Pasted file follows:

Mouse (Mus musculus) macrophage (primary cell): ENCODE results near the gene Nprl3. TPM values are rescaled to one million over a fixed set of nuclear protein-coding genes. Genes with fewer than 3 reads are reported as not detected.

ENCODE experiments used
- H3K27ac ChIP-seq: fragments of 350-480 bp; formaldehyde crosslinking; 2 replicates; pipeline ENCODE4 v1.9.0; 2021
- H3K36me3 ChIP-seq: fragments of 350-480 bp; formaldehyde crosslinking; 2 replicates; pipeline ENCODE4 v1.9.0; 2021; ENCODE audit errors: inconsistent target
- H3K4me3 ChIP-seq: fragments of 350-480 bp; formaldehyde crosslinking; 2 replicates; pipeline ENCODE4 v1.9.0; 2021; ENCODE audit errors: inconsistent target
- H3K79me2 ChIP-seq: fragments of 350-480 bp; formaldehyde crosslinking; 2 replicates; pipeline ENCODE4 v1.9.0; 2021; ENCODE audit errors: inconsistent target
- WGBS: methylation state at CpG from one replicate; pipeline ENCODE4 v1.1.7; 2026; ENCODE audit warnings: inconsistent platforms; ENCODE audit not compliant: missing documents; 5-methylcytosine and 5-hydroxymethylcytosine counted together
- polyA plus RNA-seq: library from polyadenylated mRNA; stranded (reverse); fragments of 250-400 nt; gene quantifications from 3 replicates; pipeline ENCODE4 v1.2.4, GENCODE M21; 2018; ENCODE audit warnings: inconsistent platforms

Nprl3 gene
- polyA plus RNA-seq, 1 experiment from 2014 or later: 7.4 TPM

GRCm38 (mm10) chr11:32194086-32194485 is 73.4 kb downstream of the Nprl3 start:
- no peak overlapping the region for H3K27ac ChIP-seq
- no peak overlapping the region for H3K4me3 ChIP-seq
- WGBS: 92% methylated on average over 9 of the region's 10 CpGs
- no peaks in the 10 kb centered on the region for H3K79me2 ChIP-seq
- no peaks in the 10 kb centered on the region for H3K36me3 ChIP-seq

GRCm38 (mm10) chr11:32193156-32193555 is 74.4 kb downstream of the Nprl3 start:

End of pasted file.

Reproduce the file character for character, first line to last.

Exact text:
Mouse (Mus musculus) macrophage (primary cell): ENCODE results near the gene Nprl3. TPM values are rescaled to one million over a fixed set of nuclear protein-coding genes. Genes with fewer than 3 reads are reported as not detected.

ENCODE experiments used
- H3K27ac ChIP-seq: fragments of 350-480 bp; formaldehyde crosslinking; 2 replicates; pipeline ENCODE4 v1.9.0; 2021
- H3K36me3 ChIP-seq: fragments of 350-480 bp; formaldehyde crosslinking; 2 replicates; pipeline ENCODE4 v1.9.0; 2021; ENCODE audit errors: inconsistent target
- H3K4me3 ChIP-seq: fragments of 350-480 bp; formaldehyde crosslinking; 2 replicates; pipeline ENCODE4 v1.9.0; 2021; ENCODE audit errors: inconsistent target
- H3K79me2 ChIP-seq: fragments of 350-480 bp; formaldehyde crosslinking; 2 replicates; pipeline ENCODE4 v1.9.0; 2021; ENCODE audit errors: inconsistent target
- WGBS: methylation state at CpG from one replicate; pipeline ENCODE4 v1.1.7; 2026; ENCODE audit warnings: inconsistent platforms; ENCODE audit not compliant: missing documents; 5-methylcytosine and 5-hydroxymethylcytosine counted together
- polyA plus RNA-seq: library from polyadenylated mRNA; stranded (reverse); fragments of 250-400 nt; gene quantifications from 3 replicates; pipeline ENCODE4 v1.2.4, GENCODE M21; 2018; ENCODE audit warnings: inconsistent platforms

Nprl3 gene
- polyA plus RNA-seq, 1 experiment from 2014 or later: 7.4 TPM

GRCm38 (mm10) chr11:32194086-32194485 is 73.4 kb downstream of the Nprl3 start:
- no peak overlapping the region for H3K27ac ChIP-seq
- no peak overlapping the region for H3K4me3 ChIP-seq
- WGBS: 92% methylated on average over 9 of the region's 10 CpGs
- no peaks in the 10 kb centered on the region for H3K79me2 ChIP-seq
- no peaks in the 10 kb centered on the region for H3K36me3 ChIP-seq

GRCm38 (mm10) chr11:32193156-32193555 is 74.4 kb downstream of the Nprl3 start: